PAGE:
Rap Genius SEO: where did it all go wrong?
Rap Genius is back on the ranking map! Following a penalty from Google for spammy link building activity which resulted in its disappearance from search results, the popular lyric annotation site seems to have got away with a simple warning.
This week, Rap Genius founders publically apologised and recognised they ‘deserved to get smacked’. Having said that, they also justified their actions by suggesting most of their competitors used similar black hat SEO practices. To add to controversy, industry experts are accusing Google of double standards, since Rap Genius was able to recover from the penalty in a staggeringly quick 10 days. But where exactly did they cross the line?
Rap Genius Blog Affiliate
In theory, link building from one page to another aims to improve user experience by providing additional, valuable information about a particular topic. However, by creating a ‘Blog Affiliate’ program asking anyone to link to them in exchange for the promise of traffic to their blogs, Rap Genius encouraged building irrelevant, unnatural links.
For instance, marketing blogger John Marbach was asked to link to Rap Genius pages on Justin Bieber songs (arguably a crime in itself) in order to push up rankings for Bieber related searches, though his blog has little to do with music.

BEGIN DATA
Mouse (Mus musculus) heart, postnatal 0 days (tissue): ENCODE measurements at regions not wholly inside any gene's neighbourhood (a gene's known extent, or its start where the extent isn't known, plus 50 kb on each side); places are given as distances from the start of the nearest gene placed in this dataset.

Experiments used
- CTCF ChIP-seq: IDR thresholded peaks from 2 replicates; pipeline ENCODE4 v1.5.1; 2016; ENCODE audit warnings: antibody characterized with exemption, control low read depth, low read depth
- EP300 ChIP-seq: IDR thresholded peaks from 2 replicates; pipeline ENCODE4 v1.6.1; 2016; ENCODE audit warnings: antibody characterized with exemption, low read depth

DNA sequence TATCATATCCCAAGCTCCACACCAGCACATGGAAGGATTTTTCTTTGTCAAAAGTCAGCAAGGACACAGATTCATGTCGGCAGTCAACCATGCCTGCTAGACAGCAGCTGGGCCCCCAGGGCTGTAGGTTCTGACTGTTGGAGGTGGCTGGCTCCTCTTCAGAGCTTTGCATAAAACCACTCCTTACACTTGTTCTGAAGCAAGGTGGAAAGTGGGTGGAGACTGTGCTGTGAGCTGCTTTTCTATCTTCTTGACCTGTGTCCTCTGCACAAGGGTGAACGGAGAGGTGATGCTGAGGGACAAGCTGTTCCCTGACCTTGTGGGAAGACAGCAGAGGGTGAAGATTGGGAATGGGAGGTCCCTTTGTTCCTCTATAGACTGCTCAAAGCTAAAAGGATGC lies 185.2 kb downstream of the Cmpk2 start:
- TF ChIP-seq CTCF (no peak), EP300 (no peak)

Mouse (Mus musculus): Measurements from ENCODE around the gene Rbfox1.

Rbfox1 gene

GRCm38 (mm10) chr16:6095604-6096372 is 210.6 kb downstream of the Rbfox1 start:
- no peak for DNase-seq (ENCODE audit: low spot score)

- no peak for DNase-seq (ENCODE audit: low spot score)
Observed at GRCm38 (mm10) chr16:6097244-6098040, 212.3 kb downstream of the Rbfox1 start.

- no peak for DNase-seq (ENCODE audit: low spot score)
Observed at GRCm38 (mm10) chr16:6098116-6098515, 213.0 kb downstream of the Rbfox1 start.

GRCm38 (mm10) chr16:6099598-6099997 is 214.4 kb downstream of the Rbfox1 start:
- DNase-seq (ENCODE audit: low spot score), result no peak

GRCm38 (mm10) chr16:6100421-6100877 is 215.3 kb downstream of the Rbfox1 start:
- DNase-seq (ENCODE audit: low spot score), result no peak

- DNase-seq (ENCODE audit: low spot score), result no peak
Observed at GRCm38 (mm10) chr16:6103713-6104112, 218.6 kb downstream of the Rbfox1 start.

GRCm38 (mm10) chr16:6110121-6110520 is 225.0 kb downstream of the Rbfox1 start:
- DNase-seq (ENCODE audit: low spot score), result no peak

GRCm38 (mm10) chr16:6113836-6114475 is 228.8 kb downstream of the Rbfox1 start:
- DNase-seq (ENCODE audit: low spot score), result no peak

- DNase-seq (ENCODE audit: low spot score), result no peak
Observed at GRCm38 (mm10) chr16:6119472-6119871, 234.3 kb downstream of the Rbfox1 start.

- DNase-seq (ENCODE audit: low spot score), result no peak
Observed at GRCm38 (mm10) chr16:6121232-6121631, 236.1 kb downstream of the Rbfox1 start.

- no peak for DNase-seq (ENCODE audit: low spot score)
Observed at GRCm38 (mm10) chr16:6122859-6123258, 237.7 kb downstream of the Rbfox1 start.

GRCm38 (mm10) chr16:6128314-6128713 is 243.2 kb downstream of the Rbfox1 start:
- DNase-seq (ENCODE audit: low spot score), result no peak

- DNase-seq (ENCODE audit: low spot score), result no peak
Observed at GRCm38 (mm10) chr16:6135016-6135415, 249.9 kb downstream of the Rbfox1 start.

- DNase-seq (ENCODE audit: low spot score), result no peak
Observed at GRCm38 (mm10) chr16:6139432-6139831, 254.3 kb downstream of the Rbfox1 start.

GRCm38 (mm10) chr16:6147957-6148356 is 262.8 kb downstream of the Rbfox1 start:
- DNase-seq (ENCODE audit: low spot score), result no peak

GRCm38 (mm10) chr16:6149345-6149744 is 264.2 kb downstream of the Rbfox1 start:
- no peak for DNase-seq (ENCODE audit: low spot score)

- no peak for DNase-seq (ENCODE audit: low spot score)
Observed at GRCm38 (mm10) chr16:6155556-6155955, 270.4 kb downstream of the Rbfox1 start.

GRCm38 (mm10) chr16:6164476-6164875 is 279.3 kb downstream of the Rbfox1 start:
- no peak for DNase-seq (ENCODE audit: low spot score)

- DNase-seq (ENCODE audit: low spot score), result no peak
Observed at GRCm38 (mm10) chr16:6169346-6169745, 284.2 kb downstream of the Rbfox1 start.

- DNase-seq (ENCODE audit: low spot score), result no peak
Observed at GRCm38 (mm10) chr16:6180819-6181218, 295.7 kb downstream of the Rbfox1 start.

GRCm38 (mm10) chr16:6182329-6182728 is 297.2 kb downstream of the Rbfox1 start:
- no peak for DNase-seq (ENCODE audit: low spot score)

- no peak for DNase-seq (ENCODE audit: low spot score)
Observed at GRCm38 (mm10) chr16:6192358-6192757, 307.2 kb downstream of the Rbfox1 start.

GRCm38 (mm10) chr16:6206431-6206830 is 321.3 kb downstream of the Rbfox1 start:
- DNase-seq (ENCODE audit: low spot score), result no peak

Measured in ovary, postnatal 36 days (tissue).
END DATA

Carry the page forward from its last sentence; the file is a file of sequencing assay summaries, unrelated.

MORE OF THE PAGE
In addition to building irrelevant links, such practice is deceiving because it gives search engines the false impression that sites reference Rap Genius because of the website’s quality or relevance, when in fact links are built in the hope of self-promotion.
Finally, Rap Genius’ policy of encouraging anyone to link to their website has resulted in the creation of low quality, spammy content pieces – in other words, uninteresting keyword/ link stuffed posts.
Of course, this again goes against Google’s policy of encouraging the creation of original, good quality content to improve user experience on the search engine.
Ultimately, Rap Genius stands out as the perfect case study of what NOT to do when link building. Interestingly, it also highlights the dilemma search engines face when highly influential, good quality sites engage in bad SEO practices which ought to be penalised. Should such websites be removed for their faults, or kept because of their popularity among users?